Merlot wine falls under the red wine category and is recognized globally due to its dark-blue color. It is made from sweet merlot grapes, mainly from France. Furthermore, Merlot wine is also known for its soft texture and unique taste, with many referring to it as plummy or oaky. Read on to discover more about Merlot including its history, flavor profile, pairings, and more.
What Does the Name Merlot Mean?
Merlot is a French word that refers to ‘the black bird.’ It almost resembles the color of the grape used to make the wine. Cabernet Sauvignon is another grape variety that is often compared to Merlot. However, many argue that Merlot comes in as the second-best grape wine in the world after Cabernet Sauvignon.
History of Merlot
Merlot dates back to 1784 in Bordeaux France. It was recognized as the best-produced wine in Libournais. Furthermore, Merlot was mentioned in an article, Médoc Wine. The article stated that the wine was named after a blackbird that loved eating the grapefruits used to make the wine.
Merlot had become popular in many parts of France by the 1950s. However, the planting of the grapes suffered a major setback in 1970. This was after the Bordeaux authorities banned the planting of Merlot vines. Luckily, by 1975, the authorities relaxed the ban.
By this time, Merlot had spread widely in Italy, where it was first introduced in 1885 in Venice. Switzerland was among the countries to appreciate the introduction of Merlot and its vines in the early 90s. This was around the same time the wine was pressingly popular in the United States. Moreover, its popularity came after magazines and TV shows were spelling out its health benefits and the presence of resveratrol.
By early 2000, the second parent to Merlot was discovered in Saint Sulliac, Brittany. Ever since many grape growers and breeders have used Merlot vines to produce various brands of Merlot wine. Some varieties include Ederena, Carmine, Evmolpia, Fertilia, Mamaia, Nigra, Rebo, and Prodest.
Merlot Taste Profile
Merlot falls under the dry-red wine category. To produce quality Merlot wine, the vineyard may require high-quality maintenance. Merlot grapes are not exactly the easiest to plant and maintain. Merlot wine is considered medium-dry, soft textured with slight acidity and modest alcohol level.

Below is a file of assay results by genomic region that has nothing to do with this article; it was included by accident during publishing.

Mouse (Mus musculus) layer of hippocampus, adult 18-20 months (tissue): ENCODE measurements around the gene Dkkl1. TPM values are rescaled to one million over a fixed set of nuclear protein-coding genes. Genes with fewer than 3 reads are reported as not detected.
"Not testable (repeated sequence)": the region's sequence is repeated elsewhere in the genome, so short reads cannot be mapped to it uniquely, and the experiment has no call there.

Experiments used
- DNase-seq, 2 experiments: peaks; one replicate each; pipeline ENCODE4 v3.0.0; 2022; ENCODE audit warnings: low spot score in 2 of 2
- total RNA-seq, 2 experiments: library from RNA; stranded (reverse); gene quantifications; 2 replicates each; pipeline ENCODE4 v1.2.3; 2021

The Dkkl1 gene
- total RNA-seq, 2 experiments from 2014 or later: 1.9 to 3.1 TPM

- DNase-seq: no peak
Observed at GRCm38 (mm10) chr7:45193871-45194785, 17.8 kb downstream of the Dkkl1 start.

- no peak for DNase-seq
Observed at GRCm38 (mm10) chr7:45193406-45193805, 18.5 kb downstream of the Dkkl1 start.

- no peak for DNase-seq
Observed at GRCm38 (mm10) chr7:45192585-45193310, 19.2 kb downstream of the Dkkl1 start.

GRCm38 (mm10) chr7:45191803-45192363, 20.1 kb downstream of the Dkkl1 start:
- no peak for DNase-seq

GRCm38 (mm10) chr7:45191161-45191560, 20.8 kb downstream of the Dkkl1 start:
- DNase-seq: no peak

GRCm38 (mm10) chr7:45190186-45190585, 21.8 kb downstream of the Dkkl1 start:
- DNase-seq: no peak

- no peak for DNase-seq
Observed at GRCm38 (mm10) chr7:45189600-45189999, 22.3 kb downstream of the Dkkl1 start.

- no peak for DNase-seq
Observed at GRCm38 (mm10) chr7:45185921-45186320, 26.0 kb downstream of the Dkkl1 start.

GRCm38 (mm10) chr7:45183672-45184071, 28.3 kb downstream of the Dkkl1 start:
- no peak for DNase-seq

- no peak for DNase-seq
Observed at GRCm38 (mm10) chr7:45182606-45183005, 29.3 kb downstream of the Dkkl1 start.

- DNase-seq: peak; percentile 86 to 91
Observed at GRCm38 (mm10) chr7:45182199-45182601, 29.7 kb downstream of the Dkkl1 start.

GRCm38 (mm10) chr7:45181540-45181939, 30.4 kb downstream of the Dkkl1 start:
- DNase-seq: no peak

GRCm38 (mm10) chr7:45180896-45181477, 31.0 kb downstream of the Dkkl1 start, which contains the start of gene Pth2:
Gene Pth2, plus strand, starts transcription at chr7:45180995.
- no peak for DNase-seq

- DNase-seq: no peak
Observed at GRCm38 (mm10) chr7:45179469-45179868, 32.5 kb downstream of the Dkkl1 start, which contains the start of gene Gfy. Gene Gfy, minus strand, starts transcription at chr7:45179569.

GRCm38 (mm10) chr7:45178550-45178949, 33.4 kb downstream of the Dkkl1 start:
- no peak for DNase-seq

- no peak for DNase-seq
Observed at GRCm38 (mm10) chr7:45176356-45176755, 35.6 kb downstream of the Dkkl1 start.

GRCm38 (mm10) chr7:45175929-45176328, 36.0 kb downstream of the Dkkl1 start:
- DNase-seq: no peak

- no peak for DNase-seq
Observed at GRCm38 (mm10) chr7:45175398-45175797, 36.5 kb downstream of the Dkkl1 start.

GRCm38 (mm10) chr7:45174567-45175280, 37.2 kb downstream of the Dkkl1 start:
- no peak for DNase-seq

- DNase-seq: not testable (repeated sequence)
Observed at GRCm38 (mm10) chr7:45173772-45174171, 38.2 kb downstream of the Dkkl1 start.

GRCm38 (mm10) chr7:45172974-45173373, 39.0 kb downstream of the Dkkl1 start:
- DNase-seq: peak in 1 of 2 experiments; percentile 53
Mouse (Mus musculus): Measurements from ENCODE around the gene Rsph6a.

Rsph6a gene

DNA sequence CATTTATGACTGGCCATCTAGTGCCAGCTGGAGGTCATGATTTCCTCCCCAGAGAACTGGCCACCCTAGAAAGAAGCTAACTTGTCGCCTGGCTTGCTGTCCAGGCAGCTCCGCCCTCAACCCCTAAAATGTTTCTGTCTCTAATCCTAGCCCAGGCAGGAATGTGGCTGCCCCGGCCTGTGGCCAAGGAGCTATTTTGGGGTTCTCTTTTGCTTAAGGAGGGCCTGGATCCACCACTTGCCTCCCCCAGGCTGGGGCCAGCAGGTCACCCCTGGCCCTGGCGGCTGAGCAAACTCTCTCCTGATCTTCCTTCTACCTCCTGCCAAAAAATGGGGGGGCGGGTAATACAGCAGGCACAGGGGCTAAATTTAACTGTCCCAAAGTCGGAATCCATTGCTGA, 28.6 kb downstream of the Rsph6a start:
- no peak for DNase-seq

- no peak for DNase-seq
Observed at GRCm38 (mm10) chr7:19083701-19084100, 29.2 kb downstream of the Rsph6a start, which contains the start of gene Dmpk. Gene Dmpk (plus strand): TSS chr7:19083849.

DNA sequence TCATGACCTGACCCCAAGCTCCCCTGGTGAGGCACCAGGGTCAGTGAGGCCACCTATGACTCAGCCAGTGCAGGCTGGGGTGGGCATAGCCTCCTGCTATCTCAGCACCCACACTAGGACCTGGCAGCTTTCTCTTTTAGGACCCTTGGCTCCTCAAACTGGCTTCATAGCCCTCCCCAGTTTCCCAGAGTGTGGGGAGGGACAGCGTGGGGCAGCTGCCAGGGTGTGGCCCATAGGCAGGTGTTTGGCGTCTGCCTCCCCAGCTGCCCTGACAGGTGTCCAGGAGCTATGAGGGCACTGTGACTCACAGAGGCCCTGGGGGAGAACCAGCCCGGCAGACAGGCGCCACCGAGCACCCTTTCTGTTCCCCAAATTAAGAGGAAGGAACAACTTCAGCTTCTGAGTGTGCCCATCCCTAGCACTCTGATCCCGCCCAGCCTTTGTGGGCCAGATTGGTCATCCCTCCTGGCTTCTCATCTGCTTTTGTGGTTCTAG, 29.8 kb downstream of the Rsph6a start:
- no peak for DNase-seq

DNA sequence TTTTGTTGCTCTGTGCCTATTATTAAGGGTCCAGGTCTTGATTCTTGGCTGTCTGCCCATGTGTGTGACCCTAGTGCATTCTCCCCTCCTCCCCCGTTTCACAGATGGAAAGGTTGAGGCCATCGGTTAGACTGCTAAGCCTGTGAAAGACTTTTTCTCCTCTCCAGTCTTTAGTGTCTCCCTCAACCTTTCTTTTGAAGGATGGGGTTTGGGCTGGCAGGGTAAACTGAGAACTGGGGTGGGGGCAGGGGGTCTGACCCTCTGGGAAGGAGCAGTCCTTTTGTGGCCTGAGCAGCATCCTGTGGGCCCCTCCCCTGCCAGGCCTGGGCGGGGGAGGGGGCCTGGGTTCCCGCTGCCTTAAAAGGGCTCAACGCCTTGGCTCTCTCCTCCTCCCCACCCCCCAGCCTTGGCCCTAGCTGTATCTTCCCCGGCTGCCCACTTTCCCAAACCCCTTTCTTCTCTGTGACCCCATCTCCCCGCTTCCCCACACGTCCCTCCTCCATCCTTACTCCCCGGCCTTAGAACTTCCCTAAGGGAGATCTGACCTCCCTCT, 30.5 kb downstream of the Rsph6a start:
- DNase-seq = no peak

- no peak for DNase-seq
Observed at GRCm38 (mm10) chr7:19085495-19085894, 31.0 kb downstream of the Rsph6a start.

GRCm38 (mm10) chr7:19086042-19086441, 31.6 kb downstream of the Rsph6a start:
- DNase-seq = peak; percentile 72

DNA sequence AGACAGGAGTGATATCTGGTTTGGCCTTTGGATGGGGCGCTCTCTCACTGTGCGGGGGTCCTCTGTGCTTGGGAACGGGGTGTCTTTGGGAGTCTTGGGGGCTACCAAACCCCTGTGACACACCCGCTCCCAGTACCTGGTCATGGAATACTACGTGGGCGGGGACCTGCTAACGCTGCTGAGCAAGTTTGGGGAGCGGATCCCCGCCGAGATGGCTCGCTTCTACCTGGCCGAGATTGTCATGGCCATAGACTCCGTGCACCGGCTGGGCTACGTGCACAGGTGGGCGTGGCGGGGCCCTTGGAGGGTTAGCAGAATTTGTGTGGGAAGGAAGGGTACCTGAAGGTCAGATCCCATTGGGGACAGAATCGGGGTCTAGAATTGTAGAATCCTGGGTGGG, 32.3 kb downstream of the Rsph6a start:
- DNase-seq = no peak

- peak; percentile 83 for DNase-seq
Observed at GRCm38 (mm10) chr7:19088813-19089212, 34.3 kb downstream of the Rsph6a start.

Blackberries, cherries, herbs, cocoa, vanilla, cedar, and plums are some of the best Merlot flavors. In addition, quality Merlot wine from countries like France may contain an alcohol percentage ranging from 13% to 15% because of the cooler climatic conditions. This is in comparison to other countries like Chile which have warmer climates. In contrast, grapes from warmer climates produce Merlot with alcohol percentages above 15%.
Merlot Wine Regions
Merlot is grown and produced in different countries and regions. France and Italy, however, grows the most and sought after Merlot in the world. Other regions and countries include Chile, Australia, United States, Switzerland, Canada, Argentina, Romania, and Greece. The grape is also grown in Bulgaria, New Zealand, South Africa, Croatia, and Montenegro. Mexico, Slovenia, Cyprus, Turkey, Hungary, and regions like California, are known as producers as well.
Merlot Wine Pairing and Serving
Perhaps one of the main reasons many people love Merlot wine is the range of diversity in pairing and serving. Fruity Merlot typically hails from cooler climates like France and Italy. So, these may pair well with white meats like pork, turkey, and good old chicken. Modern foods like pizza and burgers may also serve well with this kind of wine.
On the other hand, styles with higher alcohol levels may pair and serve well with lamb, beef, and generally roasted meats. Wines from regions like Chile and California are great choices. Snacks like cakes and other savory dishes may do well with warm, alcoholic Merlot.